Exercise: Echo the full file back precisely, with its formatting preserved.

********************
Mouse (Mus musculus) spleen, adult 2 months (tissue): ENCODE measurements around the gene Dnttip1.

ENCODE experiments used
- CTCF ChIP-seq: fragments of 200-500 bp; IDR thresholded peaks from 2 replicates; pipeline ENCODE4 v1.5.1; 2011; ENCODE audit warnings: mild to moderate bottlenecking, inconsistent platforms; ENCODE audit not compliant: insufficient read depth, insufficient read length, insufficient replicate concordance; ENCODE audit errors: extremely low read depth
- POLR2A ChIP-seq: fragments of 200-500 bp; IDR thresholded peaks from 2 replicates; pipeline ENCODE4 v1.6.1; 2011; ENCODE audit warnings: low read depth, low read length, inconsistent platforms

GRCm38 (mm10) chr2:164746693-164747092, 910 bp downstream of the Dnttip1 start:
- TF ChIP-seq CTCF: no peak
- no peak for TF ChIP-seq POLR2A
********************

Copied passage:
Mouse (Mus musculus) spleen, adult 2 months (tissue): ENCODE measurements around the gene Dnttip1.

ENCODE experiments used
- CTCF ChIP-seq: fragments of 200-500 bp; IDR thresholded peaks from 2 replicates; pipeline ENCODE4 v1.5.1; 2011; ENCODE audit warnings: mild to moderate bottlenecking, inconsistent platforms; ENCODE audit not compliant: insufficient read depth, insufficient read length, insufficient replicate concordance; ENCODE audit errors: extremely low read depth
- POLR2A ChIP-seq: fragments of 200-500 bp; IDR thresholded peaks from 2 replicates; pipeline ENCODE4 v1.6.1; 2011; ENCODE audit warnings: low read depth, low read length, inconsistent platforms

GRCm38 (mm10) chr2:164746693-164747092, 910 bp downstream of the Dnttip1 start:
- TF ChIP-seq CTCF: no peak
- no peak for TF ChIP-seq POLR2A